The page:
On Capitol Hill, companies want tax rate cut, but it’s unclear whose ox will be gored
Companies that you might call “winners” under the complex U.S. tax code – such as General Electric and some pharmaceutical companies which tend to pay a much lower rate than the standard 35 percent corporate tax rate – were not there.
Those you might call losers, brand name companies paying close to the top 35 percent — like FedEx and Time Warner — were. They all agree to cut the rate — no surprise there — but there was little consensus on what they would give up in return.
FedEx corporate tax vice president Michael Fryt, who said the company has not had an effective tax rate below 35 percent for two decades, called for a rate around 25 percent.
The hearing was ostensibly about the interplay between financial accounting and tax policy, but the real question was this: what deductions are companies willing to give up for a lower rate?
“It is a question of whose ox is being gored,” said Charles Rangel, a Democrat on the House Ways and Means committee, which held the hearing.
Some said it would be hard to give up treasured tax breaks like accelerated depreciation because of their positive impact on cash flow.
“Cash is king,” said Timothy Heenan, vice president of treasury and tax at Praxair, the biggest industrial gas company in North America. “If we’re going to remove accelerated depreciation in favor of a lower rate we have to weight what it will do for investment decisions.”
Translation: without that cash, companies might not be able to invest as much in new drilling and other activities.
Before long, the hearing turned into a sparring match between Republicans on the panel, who have touted a 25 percent rate, and Democrats, who cited a congressional study estimating it might be difficult to get to a 25 percent rate, even with the elimination of all corporate tax benefits.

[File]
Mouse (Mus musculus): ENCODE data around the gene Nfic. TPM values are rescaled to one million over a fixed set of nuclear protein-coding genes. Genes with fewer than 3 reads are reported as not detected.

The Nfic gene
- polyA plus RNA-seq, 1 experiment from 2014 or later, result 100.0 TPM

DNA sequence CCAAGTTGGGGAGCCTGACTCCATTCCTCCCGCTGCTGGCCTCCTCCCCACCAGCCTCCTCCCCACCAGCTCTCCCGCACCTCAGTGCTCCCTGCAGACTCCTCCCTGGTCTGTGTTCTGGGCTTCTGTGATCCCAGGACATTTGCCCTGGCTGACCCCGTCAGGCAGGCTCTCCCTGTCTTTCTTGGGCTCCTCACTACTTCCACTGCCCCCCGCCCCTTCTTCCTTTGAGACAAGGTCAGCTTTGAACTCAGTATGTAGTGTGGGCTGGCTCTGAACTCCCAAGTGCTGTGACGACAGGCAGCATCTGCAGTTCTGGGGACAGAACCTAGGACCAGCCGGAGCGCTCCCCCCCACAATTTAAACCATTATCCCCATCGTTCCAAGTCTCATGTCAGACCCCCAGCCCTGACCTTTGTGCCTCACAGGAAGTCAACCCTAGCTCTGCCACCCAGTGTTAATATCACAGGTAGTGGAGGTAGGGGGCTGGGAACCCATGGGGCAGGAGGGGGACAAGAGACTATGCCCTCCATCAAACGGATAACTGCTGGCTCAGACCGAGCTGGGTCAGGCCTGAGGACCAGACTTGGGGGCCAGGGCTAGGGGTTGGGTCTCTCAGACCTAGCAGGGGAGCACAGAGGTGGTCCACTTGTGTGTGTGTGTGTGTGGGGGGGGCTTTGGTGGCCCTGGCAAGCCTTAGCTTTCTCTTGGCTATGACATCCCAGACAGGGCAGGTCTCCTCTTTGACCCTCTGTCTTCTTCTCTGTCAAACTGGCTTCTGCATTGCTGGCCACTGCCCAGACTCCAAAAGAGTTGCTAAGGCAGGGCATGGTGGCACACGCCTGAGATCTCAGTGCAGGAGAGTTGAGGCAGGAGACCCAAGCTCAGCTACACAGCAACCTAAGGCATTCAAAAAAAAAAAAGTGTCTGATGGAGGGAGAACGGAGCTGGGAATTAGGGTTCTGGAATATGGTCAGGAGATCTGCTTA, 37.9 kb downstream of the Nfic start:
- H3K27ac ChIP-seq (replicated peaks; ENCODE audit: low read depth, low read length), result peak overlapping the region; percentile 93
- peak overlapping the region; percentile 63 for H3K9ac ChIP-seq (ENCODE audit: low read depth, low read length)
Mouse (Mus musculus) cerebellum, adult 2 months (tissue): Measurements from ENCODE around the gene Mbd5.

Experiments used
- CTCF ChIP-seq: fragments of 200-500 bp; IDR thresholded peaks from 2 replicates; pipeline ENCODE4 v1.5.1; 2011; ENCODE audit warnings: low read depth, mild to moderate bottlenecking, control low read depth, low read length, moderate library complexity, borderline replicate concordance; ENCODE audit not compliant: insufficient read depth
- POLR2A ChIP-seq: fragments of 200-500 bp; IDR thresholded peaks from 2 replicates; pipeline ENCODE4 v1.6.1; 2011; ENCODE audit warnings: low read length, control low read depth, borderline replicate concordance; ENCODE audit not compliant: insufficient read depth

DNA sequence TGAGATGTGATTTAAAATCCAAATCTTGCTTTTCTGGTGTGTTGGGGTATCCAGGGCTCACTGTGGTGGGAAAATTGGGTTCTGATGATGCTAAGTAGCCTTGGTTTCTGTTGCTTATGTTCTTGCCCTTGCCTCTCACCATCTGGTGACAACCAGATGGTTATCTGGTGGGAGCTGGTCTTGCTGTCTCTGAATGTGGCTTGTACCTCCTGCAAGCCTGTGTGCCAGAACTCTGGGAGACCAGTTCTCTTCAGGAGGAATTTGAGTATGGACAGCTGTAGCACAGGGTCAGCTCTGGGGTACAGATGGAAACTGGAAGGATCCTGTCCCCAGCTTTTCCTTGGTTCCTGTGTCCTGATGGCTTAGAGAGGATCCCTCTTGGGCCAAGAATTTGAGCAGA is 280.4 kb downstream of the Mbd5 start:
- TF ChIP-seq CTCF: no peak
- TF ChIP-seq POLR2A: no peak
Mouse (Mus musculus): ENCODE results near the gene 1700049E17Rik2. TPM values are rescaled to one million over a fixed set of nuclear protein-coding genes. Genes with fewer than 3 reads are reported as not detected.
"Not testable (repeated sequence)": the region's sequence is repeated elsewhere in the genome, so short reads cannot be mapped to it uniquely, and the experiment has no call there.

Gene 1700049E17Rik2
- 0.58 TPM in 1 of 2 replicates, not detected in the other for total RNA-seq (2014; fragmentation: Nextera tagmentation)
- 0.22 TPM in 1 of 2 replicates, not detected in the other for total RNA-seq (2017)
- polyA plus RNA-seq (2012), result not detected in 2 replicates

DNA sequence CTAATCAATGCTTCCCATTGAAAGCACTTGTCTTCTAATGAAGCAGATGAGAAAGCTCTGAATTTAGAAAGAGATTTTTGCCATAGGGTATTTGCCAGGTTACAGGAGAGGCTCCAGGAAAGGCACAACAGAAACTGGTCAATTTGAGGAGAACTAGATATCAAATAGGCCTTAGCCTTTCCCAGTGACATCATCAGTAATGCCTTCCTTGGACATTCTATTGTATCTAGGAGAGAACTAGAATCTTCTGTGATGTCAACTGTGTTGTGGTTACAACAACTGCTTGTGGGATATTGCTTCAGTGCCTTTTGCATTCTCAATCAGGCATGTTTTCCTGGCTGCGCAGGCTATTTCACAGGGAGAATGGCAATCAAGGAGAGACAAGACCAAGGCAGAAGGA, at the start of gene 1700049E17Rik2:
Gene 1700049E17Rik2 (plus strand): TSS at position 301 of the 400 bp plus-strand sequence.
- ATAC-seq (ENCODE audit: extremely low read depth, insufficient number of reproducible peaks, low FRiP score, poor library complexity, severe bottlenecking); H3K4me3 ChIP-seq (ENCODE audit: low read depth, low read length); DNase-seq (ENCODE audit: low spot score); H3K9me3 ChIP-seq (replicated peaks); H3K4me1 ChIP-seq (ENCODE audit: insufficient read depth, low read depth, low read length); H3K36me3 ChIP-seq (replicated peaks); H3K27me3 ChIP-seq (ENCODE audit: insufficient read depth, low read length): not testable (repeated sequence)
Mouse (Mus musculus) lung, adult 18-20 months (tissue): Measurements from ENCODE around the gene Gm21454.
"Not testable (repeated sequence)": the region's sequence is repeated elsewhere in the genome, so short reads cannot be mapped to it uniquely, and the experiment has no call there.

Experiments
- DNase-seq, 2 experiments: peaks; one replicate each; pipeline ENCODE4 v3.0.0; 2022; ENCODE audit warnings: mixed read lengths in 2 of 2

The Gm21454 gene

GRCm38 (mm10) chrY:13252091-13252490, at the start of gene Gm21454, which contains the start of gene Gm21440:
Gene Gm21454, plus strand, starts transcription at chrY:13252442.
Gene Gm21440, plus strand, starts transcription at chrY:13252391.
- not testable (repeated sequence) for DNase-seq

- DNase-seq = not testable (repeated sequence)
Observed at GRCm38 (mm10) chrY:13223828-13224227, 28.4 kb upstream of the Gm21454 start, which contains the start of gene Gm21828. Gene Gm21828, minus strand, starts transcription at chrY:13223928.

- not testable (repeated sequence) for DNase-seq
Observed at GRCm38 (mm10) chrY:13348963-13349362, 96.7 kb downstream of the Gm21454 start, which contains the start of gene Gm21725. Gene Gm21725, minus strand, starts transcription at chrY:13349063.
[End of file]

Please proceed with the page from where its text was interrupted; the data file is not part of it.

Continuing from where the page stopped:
Republicans say the study by the Joint Committee on Taxation is incomplete. They note the report said that not all estimates were available at the time.
Ways and Means committee chairman Dave Camp has called for a 25 percent rate, noting that when Japan lowers it rate later this year, the United States will have the highest rate among its industrialized peers.
“This dubious distinction will make it that much more challenging to attract businesses to hire and invest here at home where we need jobs,” Camp said at the hearing.
While President Barack Obama and many Republicans say they want tax reform, it will be after the election at least before real proposals emerge that will lead companies to go beyond saying that “a 25 percent rate would be great” to talk about their real issues around the possible removal of cherished tax breaks.
Most of that sparring will happen behind closed doors.